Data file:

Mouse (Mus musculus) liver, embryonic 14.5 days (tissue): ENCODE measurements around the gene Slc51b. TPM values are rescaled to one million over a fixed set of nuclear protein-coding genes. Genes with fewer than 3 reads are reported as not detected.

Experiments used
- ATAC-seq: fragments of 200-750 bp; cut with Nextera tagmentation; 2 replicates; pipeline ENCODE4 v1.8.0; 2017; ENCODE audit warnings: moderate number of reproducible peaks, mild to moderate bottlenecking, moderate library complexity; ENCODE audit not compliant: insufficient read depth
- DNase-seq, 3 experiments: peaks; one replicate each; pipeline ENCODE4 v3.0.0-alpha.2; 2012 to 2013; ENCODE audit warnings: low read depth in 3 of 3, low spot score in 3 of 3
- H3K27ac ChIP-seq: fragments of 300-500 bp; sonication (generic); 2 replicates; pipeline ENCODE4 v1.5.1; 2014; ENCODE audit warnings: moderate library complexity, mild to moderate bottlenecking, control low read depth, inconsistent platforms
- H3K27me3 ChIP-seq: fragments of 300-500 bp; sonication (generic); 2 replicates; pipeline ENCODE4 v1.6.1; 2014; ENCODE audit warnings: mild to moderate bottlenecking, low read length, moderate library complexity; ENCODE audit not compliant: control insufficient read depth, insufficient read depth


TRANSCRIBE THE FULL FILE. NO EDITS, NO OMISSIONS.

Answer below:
Mouse (Mus musculus) liver, embryonic 14.5 days (tissue): ENCODE measurements around the gene Slc51b. TPM values are rescaled to one million over a fixed set of nuclear protein-coding genes. Genes with fewer than 3 reads are reported as not detected.

Experiments used
- ATAC-seq: fragments of 200-750 bp; cut with Nextera tagmentation; 2 replicates; pipeline ENCODE4 v1.8.0; 2017; ENCODE audit warnings: moderate number of reproducible peaks, mild to moderate bottlenecking, moderate library complexity; ENCODE audit not compliant: insufficient read depth
- DNase-seq, 3 experiments: peaks; one replicate each; pipeline ENCODE4 v3.0.0-alpha.2; 2012 to 2013; ENCODE audit warnings: low read depth in 3 of 3, low spot score in 3 of 3
- H3K27ac ChIP-seq: fragments of 300-500 bp; sonication (generic); 2 replicates; pipeline ENCODE4 v1.5.1; 2014; ENCODE audit warnings: moderate library complexity, mild to moderate bottlenecking, control low read depth, inconsistent platforms
- H3K27me3 ChIP-seq: fragments of 300-500 bp; sonication (generic); 2 replicates; pipeline ENCODE4 v1.6.1; 2014; ENCODE audit warnings: mild to moderate bottlenecking, low read length, moderate library complexity; ENCODE audit not compliant: control insufficient read depth, insufficient read depth